The vast majority of what consider to be a ‘designed x’ is an accumulation of designs that came before that ‘x’. This stands in contrast to the belief that an ‘x’ needs a be produced by a more designed ‘x’. This principle is the foundation of bottom-up design.
“Darwin’s contribution is granting the premise of the Argument from Design… Watches and other designed objects don’t just happen; they have to be the product of what modern industry calls ‘R and D’ — research and development — and R and D is costly, in both time and energy. Before Darwin, the only model we had of a process by which this sort of R-and-D could be done was an Intelligent Artificer. What Darwin saw was that in principle the same work could be done by a different sort of process that distributed work over huge amounts of time, by thriftily conserving the design work that had been accomplished at each stage, so that i didn’t have to be done over again. In other words, Darwin had hit upon what we might call the Principle of Accumulation of Design. Things in the world (such as watches and organisms and who knows what else) may be seen as products embodying a certain amount of Design, and one way or another, Design had to have been created by a process of R and D. Utter undesignedness — pure chaos in the old-fashioned sense — was the null or starting point.” (68, Darwin’s Dangerous Idea)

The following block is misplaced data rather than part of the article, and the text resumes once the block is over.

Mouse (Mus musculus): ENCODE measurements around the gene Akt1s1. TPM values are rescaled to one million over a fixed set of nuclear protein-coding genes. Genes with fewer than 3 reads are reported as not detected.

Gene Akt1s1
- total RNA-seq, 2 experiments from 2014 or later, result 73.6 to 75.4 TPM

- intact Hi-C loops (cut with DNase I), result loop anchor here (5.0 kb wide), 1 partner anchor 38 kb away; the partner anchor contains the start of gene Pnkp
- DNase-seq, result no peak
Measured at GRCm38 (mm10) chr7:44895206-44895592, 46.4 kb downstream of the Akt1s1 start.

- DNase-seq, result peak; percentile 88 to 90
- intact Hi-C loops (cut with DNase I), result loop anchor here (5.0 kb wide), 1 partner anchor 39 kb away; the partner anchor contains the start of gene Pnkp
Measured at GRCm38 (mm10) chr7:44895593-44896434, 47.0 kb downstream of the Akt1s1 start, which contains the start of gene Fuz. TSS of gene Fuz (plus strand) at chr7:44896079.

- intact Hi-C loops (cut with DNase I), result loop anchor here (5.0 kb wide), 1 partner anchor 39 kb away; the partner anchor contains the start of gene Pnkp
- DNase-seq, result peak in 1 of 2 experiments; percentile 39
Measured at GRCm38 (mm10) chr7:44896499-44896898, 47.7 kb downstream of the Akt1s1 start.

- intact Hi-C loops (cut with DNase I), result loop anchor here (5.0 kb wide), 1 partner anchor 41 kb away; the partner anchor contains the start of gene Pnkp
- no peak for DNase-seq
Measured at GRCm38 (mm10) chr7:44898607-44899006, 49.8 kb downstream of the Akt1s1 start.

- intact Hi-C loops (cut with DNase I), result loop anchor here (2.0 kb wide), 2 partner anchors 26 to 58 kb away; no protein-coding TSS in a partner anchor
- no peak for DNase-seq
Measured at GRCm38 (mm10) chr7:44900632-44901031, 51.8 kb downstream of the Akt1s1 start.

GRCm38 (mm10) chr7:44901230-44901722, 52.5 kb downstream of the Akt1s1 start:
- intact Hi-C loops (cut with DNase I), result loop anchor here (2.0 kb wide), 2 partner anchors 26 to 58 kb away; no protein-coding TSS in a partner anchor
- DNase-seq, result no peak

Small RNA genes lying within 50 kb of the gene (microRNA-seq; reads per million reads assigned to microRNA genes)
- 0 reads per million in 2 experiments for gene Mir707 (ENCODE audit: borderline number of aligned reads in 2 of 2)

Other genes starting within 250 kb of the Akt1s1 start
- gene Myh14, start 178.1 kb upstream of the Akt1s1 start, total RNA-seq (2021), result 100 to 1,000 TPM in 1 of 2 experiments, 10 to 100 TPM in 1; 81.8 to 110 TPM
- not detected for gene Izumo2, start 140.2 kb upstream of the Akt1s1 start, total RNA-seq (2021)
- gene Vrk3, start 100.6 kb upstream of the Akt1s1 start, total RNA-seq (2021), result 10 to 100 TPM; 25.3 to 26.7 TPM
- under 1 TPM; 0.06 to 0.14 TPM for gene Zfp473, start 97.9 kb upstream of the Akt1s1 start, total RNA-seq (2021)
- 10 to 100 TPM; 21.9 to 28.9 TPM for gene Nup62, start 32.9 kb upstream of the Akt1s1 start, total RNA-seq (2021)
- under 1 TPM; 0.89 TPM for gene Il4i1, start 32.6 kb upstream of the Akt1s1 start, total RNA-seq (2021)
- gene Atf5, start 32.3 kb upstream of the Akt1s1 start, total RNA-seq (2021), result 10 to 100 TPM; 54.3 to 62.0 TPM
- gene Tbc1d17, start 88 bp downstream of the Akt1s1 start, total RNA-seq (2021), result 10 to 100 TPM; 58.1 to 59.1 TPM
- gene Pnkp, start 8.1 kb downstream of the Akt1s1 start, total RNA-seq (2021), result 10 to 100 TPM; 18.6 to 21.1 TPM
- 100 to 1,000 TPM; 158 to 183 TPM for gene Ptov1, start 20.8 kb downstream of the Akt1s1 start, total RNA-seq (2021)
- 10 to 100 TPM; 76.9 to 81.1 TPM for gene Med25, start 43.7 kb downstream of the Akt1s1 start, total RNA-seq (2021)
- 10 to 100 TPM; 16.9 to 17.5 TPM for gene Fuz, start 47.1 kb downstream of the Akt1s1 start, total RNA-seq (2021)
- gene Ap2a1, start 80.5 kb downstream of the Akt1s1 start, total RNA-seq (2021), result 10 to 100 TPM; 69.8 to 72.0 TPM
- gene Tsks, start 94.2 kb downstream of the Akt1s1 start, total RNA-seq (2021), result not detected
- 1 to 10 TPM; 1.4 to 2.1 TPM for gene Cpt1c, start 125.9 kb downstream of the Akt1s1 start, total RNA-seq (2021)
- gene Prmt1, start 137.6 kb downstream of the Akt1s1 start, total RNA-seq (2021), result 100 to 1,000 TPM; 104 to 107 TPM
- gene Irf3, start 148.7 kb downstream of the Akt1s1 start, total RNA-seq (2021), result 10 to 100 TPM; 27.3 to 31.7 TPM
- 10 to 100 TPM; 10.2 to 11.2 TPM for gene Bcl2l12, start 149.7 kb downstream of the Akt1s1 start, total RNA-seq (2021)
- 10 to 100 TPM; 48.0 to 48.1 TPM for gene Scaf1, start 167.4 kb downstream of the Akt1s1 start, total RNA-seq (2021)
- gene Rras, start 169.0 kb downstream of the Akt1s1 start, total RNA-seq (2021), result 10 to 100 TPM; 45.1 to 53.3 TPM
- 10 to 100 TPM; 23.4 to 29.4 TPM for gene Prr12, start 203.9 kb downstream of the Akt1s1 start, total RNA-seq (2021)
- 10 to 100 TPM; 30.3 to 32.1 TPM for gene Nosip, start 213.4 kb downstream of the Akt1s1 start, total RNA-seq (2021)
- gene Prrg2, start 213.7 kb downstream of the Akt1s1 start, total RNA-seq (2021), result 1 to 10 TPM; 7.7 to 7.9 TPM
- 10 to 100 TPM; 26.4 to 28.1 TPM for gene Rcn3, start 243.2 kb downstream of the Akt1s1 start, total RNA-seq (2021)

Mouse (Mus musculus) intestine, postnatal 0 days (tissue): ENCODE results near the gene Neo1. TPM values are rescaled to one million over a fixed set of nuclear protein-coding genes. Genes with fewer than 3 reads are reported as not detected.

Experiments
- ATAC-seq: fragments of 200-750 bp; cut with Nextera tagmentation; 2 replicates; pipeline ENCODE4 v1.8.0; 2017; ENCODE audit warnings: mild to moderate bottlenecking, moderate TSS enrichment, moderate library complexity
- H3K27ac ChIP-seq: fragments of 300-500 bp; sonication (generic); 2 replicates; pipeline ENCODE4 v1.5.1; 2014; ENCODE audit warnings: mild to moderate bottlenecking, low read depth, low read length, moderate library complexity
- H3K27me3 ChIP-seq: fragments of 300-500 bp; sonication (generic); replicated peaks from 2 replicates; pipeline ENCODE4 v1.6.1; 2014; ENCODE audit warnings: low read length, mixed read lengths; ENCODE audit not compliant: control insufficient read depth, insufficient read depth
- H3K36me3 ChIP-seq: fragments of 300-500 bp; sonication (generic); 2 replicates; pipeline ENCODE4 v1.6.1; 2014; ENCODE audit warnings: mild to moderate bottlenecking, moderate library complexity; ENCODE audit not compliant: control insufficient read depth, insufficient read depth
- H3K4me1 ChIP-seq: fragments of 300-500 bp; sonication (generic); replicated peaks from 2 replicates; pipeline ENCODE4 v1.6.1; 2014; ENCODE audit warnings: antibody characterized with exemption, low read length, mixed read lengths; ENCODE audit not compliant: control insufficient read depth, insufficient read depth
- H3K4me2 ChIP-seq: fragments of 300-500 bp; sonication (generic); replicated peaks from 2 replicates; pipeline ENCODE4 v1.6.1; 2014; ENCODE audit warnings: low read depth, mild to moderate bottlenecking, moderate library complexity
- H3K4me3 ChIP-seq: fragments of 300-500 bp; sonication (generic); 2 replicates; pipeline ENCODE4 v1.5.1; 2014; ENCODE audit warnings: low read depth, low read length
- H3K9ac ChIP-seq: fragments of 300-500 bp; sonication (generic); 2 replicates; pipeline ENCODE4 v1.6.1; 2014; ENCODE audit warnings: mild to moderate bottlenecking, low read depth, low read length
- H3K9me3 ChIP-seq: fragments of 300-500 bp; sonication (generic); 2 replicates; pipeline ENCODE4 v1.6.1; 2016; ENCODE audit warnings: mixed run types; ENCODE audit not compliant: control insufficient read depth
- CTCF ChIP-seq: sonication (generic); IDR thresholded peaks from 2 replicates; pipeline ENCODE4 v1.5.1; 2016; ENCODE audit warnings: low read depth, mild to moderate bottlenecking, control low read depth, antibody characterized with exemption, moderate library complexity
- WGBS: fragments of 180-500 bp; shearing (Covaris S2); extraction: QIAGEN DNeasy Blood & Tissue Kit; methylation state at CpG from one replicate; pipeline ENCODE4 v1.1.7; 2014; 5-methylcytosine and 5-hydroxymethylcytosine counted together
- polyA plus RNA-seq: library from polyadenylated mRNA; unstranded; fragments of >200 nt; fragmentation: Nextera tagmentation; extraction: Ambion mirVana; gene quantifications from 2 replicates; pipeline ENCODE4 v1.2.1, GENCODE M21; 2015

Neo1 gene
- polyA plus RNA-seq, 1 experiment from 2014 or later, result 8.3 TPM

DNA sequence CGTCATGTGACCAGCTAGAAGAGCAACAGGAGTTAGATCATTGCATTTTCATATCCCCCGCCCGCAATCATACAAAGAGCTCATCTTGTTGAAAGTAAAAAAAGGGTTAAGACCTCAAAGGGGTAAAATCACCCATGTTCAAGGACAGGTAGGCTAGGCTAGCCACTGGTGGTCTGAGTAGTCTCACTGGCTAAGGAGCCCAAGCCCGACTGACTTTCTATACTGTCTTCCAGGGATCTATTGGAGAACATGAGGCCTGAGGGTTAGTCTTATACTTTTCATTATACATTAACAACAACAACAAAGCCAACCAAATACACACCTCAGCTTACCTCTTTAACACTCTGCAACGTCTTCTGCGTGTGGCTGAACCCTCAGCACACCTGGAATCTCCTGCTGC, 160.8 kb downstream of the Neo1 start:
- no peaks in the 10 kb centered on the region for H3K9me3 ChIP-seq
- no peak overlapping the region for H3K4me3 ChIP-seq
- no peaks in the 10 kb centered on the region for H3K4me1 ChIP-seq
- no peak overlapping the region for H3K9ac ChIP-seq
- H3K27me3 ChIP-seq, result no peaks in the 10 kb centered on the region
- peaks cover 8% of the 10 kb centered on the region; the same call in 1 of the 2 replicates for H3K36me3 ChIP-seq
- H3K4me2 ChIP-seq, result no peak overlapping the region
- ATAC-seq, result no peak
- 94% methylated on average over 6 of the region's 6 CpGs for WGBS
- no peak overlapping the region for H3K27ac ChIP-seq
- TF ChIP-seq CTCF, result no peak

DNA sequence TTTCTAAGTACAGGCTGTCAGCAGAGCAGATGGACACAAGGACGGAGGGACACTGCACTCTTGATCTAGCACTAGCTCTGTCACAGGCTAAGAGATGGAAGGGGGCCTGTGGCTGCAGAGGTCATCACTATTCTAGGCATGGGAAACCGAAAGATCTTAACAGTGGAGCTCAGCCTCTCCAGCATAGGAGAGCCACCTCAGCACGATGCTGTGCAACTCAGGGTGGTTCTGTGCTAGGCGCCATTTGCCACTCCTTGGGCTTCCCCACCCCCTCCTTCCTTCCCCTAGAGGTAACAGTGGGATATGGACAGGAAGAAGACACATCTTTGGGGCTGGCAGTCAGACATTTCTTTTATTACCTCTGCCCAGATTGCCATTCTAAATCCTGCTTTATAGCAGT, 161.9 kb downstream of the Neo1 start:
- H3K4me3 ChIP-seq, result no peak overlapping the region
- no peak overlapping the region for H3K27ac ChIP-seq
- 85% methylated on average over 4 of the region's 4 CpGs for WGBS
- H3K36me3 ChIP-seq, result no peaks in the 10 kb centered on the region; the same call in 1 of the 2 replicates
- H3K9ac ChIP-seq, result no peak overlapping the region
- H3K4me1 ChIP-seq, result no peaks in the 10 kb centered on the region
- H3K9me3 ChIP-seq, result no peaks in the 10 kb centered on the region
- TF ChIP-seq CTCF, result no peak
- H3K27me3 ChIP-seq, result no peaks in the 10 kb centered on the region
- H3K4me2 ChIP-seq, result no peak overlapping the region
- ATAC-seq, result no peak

Psychologist Richard Gregory: “Time’s arrow given by Entropy — the loss of organization, or loss of temperature differences — is statistical and it is subject to local small-scale reversals. Most striking: life is a systematic reversal of Entropy, and intelligence creates structures and energy differences against the supposed gradual ‘death’ through Entropy of the physical Universe” (Gregory 1981, p. 136)
Darwin’s Dangerous Idea by Daniel Dennett